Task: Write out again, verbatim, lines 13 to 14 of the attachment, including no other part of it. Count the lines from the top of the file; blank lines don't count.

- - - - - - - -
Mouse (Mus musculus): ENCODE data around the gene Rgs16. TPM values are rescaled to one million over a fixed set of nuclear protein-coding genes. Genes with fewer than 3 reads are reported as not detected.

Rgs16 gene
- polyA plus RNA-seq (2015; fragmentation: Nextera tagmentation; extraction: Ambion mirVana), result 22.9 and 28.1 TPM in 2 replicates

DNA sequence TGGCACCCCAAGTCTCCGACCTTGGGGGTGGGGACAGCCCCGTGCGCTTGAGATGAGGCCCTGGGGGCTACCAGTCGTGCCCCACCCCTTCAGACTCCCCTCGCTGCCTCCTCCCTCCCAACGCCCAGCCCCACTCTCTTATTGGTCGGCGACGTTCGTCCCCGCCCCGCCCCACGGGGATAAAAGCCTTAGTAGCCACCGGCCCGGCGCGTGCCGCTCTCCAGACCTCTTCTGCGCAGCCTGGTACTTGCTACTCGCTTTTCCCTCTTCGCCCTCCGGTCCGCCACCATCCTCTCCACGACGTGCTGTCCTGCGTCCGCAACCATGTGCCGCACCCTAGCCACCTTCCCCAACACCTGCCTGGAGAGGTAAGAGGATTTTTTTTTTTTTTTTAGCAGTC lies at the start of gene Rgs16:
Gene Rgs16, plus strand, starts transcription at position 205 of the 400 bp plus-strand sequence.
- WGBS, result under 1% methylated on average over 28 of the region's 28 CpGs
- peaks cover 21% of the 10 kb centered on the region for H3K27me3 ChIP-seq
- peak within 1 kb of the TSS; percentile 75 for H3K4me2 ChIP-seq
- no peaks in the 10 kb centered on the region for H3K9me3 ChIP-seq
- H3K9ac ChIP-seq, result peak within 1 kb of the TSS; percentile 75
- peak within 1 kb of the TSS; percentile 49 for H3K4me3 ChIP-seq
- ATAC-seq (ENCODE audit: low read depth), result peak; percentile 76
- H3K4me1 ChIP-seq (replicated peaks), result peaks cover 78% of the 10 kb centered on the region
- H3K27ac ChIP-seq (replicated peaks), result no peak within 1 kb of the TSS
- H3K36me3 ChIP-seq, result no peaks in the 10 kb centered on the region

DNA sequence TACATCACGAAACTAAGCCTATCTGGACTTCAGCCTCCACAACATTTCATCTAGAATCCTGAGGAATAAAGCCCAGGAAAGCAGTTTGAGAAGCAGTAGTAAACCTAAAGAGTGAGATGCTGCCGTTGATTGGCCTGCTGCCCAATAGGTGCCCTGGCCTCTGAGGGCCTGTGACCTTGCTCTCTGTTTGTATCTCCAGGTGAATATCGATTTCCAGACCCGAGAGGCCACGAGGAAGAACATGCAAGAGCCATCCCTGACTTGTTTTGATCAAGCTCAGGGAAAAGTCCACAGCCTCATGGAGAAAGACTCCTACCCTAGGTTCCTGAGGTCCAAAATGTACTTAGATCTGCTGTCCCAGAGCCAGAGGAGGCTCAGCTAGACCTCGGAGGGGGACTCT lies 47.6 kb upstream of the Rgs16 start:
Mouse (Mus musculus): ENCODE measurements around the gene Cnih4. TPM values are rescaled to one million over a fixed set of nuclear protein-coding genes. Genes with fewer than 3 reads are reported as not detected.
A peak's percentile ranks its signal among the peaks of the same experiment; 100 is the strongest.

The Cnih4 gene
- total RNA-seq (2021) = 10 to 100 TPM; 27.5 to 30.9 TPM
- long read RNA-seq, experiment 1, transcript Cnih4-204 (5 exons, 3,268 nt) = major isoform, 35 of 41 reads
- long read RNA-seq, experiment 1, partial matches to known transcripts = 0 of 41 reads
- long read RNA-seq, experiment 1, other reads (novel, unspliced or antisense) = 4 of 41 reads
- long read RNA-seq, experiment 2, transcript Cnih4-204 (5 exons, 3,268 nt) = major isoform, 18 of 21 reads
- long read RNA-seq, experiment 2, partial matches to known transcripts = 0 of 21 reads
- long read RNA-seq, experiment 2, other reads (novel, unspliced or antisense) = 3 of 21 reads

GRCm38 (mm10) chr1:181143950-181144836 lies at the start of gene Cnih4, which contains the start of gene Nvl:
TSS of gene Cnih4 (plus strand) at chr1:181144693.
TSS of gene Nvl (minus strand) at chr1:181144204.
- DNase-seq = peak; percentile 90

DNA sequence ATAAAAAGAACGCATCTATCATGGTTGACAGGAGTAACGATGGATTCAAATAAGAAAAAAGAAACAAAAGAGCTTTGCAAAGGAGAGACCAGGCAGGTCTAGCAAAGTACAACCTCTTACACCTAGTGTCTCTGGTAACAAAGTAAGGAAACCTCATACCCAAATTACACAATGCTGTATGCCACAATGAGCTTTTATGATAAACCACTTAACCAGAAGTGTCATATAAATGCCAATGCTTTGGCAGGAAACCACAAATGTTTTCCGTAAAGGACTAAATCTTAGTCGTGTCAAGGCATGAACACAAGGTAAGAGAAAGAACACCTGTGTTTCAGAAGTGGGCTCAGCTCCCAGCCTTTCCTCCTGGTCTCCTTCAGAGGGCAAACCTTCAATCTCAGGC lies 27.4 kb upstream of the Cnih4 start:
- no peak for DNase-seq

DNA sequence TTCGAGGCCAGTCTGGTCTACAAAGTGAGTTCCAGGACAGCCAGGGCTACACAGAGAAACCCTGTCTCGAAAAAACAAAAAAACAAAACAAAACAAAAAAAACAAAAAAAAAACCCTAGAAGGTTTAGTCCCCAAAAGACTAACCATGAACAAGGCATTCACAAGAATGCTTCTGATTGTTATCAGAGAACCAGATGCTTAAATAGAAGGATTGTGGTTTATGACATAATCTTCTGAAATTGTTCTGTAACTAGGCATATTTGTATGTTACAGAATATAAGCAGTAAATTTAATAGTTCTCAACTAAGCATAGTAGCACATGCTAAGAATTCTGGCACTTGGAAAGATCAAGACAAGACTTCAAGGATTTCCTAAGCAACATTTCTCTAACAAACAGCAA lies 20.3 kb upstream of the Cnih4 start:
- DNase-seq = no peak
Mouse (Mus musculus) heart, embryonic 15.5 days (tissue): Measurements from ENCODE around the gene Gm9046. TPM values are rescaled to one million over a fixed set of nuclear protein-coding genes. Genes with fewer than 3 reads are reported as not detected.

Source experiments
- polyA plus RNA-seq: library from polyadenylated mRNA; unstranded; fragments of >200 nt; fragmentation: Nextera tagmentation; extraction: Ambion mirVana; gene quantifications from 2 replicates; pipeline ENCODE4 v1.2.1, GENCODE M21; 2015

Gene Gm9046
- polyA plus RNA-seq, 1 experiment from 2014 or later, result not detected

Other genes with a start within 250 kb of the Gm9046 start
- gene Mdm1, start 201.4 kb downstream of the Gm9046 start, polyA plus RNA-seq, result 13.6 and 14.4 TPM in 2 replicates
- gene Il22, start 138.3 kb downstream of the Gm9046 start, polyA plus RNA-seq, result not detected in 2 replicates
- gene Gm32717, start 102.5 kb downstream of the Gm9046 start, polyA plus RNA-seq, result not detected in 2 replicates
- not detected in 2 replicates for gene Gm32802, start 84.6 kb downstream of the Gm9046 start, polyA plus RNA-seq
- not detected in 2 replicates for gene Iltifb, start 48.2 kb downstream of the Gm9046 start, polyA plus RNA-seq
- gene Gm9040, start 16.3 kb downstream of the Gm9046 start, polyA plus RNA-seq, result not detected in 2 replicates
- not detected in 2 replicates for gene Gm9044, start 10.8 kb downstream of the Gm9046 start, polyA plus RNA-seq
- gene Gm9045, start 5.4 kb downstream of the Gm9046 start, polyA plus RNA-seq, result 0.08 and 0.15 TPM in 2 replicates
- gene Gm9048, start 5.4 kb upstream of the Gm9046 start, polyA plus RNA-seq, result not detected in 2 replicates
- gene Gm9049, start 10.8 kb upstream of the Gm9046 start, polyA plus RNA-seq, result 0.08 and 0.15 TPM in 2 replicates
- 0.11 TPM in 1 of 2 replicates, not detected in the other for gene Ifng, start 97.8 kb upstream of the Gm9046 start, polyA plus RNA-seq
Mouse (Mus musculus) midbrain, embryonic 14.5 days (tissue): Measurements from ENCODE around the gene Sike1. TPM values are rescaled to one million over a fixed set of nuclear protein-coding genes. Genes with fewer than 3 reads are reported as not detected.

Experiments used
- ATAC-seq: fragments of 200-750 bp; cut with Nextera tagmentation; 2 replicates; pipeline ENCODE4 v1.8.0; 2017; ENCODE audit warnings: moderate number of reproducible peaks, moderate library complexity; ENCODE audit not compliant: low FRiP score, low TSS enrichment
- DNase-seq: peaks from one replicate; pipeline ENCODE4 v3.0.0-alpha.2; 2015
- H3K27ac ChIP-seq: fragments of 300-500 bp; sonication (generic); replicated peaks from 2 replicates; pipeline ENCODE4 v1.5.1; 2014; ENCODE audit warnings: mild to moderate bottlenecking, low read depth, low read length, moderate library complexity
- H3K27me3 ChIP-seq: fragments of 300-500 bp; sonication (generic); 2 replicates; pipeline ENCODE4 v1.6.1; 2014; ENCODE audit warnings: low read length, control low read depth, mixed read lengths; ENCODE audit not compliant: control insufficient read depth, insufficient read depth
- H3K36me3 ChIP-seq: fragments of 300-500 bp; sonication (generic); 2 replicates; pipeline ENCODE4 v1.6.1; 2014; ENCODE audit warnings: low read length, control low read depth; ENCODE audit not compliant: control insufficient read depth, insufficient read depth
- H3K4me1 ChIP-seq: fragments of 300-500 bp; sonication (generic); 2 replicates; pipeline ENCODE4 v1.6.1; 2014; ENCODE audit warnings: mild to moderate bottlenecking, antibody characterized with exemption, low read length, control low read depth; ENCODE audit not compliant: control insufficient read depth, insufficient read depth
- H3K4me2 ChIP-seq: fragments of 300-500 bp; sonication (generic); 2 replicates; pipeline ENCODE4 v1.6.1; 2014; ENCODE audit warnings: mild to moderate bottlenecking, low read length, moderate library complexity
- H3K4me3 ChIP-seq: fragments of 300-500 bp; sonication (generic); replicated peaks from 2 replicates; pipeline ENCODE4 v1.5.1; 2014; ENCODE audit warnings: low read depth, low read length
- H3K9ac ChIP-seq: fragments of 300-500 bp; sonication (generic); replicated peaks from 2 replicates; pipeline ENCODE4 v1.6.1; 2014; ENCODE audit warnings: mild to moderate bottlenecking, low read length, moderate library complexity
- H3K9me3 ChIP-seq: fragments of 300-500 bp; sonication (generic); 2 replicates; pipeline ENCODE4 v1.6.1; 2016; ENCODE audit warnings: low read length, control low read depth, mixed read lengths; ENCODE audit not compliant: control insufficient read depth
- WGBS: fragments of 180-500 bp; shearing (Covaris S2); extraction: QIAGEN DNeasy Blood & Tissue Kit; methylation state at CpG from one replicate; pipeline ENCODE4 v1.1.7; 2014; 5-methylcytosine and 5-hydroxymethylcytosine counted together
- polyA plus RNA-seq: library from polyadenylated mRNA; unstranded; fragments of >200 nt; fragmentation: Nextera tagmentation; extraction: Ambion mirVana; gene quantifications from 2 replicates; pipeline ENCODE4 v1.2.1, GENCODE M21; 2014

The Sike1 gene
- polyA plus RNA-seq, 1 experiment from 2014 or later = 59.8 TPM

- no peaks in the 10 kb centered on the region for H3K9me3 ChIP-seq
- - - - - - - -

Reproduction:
- H3K4me1 ChIP-seq (replicated peaks), result peaks cover 78% of the 10 kb centered on the region
- H3K27ac ChIP-seq (replicated peaks), result no peak within 1 kb of the TSS